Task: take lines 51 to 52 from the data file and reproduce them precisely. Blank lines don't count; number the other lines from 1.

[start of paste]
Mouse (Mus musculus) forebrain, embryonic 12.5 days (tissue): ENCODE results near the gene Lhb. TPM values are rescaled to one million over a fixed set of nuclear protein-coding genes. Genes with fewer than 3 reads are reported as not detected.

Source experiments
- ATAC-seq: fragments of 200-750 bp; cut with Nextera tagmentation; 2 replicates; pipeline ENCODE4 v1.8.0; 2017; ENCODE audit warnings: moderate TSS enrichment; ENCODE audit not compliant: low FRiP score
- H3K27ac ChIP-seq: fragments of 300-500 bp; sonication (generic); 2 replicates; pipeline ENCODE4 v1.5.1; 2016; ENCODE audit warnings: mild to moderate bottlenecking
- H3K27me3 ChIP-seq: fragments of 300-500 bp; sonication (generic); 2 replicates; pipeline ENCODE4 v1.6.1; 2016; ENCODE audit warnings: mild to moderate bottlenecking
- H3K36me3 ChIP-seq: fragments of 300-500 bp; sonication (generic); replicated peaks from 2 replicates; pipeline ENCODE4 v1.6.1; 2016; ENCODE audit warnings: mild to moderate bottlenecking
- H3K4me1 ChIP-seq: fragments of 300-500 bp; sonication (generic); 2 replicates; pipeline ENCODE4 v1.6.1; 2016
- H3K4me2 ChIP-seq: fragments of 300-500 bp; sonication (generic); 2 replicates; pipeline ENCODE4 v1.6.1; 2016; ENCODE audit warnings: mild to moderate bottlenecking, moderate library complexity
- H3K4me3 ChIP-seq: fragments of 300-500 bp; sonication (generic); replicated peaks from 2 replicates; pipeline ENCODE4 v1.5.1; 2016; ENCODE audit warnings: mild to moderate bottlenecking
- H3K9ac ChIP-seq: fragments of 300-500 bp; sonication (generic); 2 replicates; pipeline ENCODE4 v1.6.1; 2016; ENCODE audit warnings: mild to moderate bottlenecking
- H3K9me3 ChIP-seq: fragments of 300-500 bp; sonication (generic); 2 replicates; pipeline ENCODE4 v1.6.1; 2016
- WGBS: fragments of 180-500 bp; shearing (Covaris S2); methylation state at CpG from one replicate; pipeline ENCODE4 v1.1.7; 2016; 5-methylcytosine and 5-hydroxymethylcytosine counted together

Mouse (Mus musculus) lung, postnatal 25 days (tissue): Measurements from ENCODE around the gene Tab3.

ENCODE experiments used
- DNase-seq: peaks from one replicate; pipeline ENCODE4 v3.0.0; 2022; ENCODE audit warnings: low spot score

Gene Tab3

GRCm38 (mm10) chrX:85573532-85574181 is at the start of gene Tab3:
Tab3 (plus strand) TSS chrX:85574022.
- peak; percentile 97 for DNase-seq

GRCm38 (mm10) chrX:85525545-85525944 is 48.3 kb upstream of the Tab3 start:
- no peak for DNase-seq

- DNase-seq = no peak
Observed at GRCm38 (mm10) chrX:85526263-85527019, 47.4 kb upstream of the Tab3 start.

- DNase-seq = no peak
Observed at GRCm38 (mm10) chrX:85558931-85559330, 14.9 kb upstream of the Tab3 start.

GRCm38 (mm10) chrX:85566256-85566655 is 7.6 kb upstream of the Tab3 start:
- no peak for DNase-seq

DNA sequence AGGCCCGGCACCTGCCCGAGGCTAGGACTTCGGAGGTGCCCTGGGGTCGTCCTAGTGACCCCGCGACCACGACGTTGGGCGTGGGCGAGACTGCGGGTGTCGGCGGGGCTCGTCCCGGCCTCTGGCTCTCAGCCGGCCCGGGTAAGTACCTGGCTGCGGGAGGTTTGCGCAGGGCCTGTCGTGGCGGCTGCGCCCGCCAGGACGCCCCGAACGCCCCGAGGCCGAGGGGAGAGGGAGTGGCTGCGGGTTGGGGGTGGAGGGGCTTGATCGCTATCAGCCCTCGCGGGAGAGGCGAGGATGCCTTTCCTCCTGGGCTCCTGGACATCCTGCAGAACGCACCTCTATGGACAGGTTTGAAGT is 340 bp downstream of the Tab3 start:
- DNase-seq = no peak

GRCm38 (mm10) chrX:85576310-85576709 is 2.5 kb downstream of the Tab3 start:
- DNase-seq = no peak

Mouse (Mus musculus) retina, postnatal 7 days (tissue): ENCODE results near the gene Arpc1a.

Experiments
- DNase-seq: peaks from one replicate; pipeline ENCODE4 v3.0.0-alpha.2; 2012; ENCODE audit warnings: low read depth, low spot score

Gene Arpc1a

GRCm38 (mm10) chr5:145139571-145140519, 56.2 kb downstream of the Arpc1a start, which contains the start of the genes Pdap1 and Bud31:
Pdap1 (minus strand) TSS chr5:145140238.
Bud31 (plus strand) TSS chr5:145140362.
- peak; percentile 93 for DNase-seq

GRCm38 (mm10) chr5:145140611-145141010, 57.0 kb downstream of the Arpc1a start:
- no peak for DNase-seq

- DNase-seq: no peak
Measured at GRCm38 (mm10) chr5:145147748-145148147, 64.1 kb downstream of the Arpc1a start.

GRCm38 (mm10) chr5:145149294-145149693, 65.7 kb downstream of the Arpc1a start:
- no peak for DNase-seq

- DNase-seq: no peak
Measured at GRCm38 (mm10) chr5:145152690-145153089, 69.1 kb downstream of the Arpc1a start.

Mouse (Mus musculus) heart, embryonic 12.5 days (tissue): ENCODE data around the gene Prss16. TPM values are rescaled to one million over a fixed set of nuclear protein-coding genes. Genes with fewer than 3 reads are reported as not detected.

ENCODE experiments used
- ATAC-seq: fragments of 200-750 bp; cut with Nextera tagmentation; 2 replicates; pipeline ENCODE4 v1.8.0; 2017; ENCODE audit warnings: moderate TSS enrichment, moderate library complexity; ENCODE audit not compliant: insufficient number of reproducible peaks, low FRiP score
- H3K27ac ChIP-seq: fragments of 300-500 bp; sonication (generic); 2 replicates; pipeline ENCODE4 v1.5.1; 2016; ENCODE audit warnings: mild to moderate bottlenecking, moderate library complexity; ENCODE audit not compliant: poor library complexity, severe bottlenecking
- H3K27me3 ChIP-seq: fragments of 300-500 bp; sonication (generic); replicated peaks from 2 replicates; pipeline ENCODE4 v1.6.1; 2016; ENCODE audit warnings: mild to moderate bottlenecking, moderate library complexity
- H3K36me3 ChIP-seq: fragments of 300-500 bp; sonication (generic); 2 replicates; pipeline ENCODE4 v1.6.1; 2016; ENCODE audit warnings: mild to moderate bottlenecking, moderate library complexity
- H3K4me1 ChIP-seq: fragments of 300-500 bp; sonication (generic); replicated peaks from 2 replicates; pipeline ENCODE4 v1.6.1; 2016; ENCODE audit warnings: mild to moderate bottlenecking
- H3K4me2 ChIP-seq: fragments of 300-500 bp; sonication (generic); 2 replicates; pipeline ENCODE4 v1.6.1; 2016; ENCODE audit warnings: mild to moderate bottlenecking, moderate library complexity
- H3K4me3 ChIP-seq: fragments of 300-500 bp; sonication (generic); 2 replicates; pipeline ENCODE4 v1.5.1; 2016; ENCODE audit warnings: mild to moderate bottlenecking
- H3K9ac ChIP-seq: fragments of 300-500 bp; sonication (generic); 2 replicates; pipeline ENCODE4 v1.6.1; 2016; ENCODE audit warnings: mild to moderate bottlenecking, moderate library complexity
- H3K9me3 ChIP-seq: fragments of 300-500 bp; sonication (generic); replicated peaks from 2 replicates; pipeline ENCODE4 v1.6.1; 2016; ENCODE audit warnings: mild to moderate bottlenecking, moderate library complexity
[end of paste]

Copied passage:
- H3K27ac ChIP-seq: fragments of 300-500 bp; sonication (generic); 2 replicates; pipeline ENCODE4 v1.5.1; 2016; ENCODE audit warnings: mild to moderate bottlenecking, moderate library complexity; ENCODE audit not compliant: poor library complexity, severe bottlenecking
- H3K27me3 ChIP-seq: fragments of 300-500 bp; sonication (generic); replicated peaks from 2 replicates; pipeline ENCODE4 v1.6.1; 2016; ENCODE audit warnings: mild to moderate bottlenecking, moderate library complexity